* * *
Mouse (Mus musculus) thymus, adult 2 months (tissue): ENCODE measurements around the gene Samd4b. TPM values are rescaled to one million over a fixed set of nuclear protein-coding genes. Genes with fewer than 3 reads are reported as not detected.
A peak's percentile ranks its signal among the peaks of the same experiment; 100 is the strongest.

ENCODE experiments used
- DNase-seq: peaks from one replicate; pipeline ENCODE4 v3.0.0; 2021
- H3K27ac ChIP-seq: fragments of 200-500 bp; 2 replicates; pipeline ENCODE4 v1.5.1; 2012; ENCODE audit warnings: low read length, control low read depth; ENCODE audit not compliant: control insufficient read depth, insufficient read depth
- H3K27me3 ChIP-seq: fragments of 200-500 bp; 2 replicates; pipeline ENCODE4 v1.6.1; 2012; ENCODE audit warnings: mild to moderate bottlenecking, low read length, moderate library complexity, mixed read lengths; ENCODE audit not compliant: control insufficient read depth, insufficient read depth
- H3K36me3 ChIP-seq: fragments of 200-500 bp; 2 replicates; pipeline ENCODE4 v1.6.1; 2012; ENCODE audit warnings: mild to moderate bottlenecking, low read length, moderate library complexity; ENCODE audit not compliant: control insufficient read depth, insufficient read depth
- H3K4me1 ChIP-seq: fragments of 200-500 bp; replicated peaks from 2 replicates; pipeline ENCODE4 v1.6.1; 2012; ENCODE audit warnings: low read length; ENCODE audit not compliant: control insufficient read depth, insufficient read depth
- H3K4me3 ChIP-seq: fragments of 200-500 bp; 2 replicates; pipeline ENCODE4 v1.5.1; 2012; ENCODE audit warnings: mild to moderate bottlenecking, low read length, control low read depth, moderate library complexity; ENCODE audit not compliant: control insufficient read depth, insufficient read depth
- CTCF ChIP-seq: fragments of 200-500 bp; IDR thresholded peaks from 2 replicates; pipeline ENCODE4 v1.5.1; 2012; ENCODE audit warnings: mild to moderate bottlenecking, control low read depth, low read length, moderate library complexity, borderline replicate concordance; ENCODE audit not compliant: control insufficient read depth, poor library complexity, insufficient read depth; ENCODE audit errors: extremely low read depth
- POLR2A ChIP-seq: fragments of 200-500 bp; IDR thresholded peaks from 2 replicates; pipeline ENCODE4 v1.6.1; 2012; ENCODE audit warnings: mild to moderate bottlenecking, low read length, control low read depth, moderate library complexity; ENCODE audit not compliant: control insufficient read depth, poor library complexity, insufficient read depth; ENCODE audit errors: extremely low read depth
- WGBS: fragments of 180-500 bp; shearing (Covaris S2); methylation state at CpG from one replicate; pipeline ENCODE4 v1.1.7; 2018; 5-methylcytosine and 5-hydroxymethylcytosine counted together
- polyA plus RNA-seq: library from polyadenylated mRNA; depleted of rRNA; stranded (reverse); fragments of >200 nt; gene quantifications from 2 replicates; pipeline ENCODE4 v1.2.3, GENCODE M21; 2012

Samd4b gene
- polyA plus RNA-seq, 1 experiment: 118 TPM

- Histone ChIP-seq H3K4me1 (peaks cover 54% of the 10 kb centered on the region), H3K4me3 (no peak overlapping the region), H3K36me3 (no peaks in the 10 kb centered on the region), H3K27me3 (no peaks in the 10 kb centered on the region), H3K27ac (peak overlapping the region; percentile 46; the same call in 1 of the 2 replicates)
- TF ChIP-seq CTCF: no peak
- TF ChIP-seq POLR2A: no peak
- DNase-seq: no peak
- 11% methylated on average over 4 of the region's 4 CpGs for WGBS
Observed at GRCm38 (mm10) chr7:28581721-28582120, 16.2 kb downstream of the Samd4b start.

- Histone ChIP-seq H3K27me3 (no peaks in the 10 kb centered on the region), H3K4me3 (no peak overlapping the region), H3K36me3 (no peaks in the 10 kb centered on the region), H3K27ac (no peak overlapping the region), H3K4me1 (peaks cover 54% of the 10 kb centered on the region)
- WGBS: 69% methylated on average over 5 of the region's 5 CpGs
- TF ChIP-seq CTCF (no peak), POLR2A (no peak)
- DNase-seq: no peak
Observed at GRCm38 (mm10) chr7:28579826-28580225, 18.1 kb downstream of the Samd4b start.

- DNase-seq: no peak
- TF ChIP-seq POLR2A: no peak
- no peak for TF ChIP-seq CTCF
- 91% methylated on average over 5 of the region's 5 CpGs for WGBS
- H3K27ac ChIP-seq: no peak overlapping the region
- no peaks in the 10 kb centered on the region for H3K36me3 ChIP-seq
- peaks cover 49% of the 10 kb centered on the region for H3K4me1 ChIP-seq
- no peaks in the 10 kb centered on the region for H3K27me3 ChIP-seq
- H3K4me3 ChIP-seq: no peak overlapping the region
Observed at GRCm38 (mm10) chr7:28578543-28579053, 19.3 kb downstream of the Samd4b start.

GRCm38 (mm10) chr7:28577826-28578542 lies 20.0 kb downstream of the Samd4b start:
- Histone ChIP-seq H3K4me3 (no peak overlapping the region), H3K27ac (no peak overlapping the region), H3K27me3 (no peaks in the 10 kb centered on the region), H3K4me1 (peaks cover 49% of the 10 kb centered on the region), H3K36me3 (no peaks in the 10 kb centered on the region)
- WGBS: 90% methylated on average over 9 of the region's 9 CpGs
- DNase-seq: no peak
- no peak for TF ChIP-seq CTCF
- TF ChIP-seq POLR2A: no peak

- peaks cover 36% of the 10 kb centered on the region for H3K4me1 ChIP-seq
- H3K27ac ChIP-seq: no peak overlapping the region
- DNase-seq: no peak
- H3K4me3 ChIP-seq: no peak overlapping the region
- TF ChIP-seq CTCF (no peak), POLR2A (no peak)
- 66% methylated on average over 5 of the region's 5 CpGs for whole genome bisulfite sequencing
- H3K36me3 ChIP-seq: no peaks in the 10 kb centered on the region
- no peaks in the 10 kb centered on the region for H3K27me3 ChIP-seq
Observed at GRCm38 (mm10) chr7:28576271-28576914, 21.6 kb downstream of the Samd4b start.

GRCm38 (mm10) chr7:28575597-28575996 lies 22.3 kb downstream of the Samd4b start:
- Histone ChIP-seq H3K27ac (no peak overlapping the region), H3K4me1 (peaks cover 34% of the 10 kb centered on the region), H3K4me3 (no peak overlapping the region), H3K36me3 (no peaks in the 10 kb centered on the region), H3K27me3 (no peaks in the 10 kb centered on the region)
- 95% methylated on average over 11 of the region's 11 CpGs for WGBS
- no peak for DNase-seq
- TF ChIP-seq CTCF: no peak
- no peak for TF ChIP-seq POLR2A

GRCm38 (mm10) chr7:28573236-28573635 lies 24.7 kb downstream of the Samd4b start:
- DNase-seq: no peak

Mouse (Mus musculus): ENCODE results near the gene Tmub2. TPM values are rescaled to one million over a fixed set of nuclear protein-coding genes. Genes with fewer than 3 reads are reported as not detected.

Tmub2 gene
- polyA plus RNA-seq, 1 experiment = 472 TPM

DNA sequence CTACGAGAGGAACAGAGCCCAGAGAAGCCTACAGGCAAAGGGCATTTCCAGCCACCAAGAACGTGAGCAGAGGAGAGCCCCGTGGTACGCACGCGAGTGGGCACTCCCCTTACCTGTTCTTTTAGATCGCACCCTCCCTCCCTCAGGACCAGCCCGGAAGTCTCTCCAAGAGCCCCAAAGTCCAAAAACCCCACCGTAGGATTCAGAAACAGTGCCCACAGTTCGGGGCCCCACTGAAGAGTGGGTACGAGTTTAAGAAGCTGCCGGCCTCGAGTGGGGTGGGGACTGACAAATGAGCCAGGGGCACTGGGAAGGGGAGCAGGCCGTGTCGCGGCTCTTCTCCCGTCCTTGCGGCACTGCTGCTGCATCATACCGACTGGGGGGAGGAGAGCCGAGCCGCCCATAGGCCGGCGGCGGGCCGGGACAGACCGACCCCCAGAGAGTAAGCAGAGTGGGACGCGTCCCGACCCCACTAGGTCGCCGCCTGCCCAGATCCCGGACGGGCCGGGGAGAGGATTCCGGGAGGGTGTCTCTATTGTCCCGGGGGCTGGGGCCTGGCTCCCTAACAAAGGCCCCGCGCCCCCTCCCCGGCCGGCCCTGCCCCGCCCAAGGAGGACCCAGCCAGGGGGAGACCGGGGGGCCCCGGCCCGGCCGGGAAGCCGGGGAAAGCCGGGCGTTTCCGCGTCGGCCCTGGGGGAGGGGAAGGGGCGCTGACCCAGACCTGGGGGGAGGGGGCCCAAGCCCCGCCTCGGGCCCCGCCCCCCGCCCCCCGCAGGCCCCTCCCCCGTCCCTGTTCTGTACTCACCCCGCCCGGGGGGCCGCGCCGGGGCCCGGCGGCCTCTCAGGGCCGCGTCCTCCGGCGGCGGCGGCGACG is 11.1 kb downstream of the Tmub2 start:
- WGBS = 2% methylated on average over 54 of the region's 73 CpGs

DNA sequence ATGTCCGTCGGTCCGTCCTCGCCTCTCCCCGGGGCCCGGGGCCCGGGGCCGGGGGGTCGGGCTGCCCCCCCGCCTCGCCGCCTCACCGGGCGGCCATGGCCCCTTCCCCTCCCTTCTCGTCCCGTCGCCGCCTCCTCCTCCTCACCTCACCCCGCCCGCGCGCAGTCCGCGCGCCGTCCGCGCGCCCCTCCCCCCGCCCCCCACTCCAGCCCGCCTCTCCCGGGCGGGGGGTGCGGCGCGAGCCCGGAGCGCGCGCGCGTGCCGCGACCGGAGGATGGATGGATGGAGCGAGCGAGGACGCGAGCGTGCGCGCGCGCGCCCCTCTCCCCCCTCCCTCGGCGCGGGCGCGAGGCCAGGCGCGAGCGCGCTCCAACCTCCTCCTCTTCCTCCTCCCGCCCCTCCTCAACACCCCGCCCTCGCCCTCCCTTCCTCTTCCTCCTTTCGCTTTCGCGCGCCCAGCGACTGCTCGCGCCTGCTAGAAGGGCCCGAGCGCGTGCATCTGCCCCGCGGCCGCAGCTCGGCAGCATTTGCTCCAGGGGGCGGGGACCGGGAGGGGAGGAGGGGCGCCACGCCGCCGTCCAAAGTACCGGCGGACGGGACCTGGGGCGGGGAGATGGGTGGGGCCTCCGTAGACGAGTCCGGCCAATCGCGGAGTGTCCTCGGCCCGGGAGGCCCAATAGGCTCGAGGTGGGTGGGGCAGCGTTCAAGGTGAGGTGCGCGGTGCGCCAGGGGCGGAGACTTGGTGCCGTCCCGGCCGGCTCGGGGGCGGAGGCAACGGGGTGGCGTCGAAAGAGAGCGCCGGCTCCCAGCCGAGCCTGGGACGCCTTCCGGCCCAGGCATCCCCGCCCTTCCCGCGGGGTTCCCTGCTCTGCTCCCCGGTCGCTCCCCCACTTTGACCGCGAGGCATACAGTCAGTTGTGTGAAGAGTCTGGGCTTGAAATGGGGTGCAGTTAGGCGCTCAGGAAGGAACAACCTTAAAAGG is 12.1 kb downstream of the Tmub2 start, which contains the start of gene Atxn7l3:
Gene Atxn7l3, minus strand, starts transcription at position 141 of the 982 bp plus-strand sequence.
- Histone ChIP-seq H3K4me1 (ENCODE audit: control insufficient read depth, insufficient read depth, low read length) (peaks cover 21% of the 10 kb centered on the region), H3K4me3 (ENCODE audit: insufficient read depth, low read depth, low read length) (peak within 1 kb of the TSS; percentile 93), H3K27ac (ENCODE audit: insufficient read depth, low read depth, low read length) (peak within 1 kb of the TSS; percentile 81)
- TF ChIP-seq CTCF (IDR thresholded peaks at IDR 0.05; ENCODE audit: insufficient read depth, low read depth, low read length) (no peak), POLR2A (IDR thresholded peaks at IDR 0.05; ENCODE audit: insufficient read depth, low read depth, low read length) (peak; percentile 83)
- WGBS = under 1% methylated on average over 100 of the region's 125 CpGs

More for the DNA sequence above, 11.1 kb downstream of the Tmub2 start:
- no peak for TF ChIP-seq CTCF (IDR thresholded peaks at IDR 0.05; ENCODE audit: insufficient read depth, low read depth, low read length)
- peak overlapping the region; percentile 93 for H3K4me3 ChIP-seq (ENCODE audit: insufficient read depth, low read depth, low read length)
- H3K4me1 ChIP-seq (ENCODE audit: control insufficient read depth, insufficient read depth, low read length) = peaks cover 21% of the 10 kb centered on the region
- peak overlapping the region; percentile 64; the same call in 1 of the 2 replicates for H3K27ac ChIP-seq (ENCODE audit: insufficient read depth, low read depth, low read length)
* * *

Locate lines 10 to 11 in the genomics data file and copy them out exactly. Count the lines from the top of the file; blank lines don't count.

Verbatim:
- CTCF ChIP-seq: fragments of 200-500 bp; IDR thresholded peaks from 2 replicates; pipeline ENCODE4 v1.5.1; 2012; ENCODE audit warnings: mild to moderate bottlenecking, control low read depth, low read length, moderate library complexity, borderline replicate concordance; ENCODE audit not compliant: control insufficient read depth, poor library complexity, insufficient read depth; ENCODE audit errors: extremely low read depth
- POLR2A ChIP-seq: fragments of 200-500 bp; IDR thresholded peaks from 2 replicates; pipeline ENCODE4 v1.6.1; 2012; ENCODE audit warnings: mild to moderate bottlenecking, low read length, control low read depth, moderate library complexity; ENCODE audit not compliant: control insufficient read depth, poor library complexity, insufficient read depth; ENCODE audit errors: extremely low read depth